Bank Account Levy is Heavy Burden to Bear

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Published December 17, 2010

| Bankrate.com

Dear Debt Adviser,
A creditor levied my bank account. How can I get them to lift the levy off my checking account?
-Betsy

Dear Betsy,
I know it's upsetting to have someone reach into your life and drain your financial reserves. It feels like a personal violation. Although it is always a shock, it shouldn't have been a surprise. Having a bank account levied is usually the end of a long collections process that occurred over several months. A creditor cannot just decide to take money from your account. They must prove to a court that you owe the money, and then get a court-ordered judgment to access your funds. If you think the levy is in error -- not your debt, beyond the statute of limitations, etc. -- or if you never received notice of the hearing, inform the bank and get an attorney.

The Debt Adviser's quick tips
* Don't add money to a levied account.
* Contact the creditor directly.
* Consult an attorney.

That said, if it is your debt and due process was followed, the short answer to your question is: You must pay what you owe the creditor to stop the levy. However, you probably would not be in this position if you had the money to pay.

The biggest problem for you is that a levy means a creditor can legally take all the funds from your account, up to what you owe. They can get additional levies for the remainder owed until the balance is paid in full. That can leave you with no income to satisfy your other monthly obligations.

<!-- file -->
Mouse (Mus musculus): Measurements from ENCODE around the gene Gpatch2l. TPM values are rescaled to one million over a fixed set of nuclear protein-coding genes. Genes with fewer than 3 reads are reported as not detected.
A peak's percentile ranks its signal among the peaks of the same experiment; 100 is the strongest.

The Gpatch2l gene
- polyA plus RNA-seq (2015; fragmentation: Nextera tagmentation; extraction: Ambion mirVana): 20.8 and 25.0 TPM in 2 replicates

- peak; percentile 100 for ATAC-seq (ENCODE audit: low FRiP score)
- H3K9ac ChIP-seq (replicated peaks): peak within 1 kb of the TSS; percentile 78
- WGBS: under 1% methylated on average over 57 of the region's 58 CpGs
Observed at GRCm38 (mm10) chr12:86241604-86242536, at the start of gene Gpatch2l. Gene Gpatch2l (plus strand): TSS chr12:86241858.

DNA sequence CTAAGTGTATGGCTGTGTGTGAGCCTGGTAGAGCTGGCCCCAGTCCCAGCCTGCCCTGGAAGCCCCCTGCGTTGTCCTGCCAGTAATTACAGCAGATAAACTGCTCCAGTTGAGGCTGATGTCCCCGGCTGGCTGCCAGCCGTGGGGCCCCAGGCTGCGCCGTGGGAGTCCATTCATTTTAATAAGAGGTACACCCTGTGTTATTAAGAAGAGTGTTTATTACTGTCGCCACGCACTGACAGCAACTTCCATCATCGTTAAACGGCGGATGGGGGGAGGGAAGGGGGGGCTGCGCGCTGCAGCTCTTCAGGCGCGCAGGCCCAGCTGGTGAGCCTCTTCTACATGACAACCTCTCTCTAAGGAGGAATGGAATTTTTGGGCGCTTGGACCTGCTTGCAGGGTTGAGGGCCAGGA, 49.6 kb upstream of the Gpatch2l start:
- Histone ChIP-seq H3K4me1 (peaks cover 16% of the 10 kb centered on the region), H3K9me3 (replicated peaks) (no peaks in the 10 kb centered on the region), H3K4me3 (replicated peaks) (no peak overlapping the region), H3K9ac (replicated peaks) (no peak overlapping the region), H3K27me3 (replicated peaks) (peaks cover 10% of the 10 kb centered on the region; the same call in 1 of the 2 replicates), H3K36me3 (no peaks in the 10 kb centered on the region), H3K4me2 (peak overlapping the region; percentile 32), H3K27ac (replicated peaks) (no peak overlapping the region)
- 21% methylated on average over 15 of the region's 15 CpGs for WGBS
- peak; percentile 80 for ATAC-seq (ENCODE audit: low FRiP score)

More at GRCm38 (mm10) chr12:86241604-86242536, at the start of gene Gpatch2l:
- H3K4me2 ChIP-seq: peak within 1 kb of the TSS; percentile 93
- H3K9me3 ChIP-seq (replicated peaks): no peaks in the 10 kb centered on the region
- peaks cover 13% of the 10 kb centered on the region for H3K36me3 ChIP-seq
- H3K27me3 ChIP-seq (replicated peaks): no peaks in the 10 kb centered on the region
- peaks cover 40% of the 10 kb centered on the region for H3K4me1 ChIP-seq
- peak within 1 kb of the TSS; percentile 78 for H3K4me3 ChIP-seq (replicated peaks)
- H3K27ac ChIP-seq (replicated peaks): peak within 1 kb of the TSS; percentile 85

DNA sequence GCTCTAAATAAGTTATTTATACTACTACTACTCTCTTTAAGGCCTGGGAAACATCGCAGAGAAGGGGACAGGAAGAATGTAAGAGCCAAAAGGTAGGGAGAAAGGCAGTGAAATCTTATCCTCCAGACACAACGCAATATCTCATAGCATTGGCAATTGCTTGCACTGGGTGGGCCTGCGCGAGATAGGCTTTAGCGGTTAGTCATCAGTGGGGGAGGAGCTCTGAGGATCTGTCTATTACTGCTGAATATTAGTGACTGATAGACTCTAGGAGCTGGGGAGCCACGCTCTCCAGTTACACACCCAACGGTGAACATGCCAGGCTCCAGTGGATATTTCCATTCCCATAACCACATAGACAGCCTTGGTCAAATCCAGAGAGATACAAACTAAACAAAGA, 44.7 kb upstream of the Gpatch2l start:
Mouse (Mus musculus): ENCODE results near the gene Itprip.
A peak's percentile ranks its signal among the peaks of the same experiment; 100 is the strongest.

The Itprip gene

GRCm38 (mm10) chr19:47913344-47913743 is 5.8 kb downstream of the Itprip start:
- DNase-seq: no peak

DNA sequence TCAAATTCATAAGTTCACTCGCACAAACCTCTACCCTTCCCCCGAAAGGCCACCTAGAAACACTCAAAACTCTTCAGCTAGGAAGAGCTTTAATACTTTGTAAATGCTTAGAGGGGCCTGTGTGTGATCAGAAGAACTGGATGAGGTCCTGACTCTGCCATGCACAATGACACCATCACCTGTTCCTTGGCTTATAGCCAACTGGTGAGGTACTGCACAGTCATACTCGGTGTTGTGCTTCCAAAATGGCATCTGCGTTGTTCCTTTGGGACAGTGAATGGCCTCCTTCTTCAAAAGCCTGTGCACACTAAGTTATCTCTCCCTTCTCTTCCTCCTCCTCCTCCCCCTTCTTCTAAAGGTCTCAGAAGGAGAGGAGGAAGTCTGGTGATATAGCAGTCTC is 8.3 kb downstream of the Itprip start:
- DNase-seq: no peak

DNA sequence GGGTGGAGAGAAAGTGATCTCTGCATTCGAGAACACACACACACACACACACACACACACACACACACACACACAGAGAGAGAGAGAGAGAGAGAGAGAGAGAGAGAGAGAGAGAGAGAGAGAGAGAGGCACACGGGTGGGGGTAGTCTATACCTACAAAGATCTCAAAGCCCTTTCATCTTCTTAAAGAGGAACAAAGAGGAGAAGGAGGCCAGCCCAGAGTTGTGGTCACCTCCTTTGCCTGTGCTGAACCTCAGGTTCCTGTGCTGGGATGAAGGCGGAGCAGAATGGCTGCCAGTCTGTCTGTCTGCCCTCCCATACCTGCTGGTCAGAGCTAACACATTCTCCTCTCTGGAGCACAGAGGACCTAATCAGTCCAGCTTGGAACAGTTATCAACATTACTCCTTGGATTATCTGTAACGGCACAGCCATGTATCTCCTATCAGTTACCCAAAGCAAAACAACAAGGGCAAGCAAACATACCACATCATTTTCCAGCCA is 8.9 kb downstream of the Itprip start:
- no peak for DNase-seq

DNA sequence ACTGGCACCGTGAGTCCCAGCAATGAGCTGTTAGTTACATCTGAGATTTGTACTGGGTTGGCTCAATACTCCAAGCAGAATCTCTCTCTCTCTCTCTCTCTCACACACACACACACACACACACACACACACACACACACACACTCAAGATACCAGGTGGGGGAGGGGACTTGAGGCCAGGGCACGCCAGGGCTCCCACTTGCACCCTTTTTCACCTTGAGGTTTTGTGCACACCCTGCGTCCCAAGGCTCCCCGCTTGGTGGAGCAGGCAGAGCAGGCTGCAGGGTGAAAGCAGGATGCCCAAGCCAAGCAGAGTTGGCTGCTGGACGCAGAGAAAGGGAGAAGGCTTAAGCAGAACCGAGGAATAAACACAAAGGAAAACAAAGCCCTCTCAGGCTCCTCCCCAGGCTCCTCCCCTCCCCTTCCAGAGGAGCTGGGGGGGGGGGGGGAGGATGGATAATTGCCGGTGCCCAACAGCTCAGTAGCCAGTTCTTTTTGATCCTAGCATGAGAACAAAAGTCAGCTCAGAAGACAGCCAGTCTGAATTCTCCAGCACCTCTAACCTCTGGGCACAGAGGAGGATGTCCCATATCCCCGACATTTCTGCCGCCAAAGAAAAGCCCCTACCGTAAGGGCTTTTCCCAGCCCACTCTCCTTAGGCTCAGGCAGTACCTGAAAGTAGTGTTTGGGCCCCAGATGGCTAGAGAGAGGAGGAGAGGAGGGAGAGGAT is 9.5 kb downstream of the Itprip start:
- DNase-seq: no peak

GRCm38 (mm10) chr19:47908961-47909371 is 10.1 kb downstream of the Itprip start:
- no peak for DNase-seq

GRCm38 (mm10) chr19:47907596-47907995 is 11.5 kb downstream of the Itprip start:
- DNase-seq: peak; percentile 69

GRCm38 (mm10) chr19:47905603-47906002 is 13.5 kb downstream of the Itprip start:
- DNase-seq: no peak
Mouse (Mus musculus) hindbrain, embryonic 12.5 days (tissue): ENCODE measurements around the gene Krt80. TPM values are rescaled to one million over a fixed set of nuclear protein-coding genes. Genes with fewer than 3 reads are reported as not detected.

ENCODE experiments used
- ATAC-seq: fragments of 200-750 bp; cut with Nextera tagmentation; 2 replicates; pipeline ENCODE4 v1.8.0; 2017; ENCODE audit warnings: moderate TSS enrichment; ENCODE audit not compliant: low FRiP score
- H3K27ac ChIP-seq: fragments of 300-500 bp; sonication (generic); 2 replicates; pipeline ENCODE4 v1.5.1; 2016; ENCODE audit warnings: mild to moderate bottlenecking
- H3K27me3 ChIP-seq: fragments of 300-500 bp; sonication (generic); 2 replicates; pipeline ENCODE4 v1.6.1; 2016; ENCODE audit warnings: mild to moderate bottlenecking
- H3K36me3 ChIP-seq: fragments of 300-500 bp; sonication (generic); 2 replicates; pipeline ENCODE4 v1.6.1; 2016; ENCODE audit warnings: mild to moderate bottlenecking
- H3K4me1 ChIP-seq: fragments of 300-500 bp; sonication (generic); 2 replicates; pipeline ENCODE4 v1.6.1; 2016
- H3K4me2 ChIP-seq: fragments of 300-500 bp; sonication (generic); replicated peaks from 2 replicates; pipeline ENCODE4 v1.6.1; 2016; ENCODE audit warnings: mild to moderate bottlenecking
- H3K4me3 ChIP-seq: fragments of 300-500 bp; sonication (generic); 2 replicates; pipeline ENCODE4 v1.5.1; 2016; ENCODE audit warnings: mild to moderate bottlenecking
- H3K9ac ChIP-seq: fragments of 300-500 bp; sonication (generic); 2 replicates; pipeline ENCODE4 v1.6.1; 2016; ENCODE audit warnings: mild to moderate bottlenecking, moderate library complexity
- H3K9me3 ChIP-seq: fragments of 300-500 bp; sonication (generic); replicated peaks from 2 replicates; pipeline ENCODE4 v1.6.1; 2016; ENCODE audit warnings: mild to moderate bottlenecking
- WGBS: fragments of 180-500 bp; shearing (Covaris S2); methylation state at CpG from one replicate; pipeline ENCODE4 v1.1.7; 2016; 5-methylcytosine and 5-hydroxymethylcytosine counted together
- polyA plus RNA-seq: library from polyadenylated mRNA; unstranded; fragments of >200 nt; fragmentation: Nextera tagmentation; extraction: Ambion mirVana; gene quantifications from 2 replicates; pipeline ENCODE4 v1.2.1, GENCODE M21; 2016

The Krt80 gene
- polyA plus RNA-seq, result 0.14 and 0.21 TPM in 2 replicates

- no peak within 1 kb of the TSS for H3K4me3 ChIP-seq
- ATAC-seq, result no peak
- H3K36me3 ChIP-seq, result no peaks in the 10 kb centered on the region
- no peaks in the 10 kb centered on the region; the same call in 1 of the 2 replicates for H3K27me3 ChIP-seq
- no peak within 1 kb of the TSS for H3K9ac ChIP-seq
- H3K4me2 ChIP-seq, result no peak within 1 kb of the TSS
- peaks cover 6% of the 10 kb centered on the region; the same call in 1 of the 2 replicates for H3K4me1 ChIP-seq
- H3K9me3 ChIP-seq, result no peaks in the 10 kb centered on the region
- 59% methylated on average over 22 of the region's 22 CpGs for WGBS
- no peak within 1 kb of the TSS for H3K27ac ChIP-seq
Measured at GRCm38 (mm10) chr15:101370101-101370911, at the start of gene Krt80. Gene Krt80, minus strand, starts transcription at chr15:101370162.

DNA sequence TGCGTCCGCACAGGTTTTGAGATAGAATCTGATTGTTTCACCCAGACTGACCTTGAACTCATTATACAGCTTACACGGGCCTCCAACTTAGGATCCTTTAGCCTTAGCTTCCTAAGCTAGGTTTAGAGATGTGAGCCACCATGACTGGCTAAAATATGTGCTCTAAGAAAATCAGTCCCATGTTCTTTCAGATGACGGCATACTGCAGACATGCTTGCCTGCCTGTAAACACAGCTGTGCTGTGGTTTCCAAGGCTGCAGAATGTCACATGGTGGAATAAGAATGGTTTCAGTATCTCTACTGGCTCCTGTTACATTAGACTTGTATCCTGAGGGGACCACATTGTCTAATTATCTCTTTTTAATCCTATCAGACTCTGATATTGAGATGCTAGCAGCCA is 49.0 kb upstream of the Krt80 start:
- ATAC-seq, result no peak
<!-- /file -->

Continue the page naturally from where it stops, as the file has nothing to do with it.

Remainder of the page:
You don't say how old you are or the source of the account's funds. In many states, money from Social Security, child support and welfare payments, among others, are exempt from a levy. You can file an exemption claim if this is the case.

You may want to look into opening a new account at another bank. That way you can write checks and you won't have to keep your money in a mattress. If you have money directly deposited into your levied account, you might have that suspended for now. If you are depositing money into the account yourself, simply stop for the time being.

Your bank will have the name and contact information for the creditor if you don't. Contact them and let them know you are willing to pay on what you owe. Most creditors in this position tend to be unsympathetic. But you may have a shot at working something out, especially if you owe them more than is in the levied account. You won't know until you try.

The bank usually has to wait 21 days after a levy is received before surrendering your money. During this gap you may want to contact an attorney, preferably one who will give you a free consultation on your options, including bankruptcy. You can usually find free or low-cost help by contacting your local bar association or the folks at Legal Aid.

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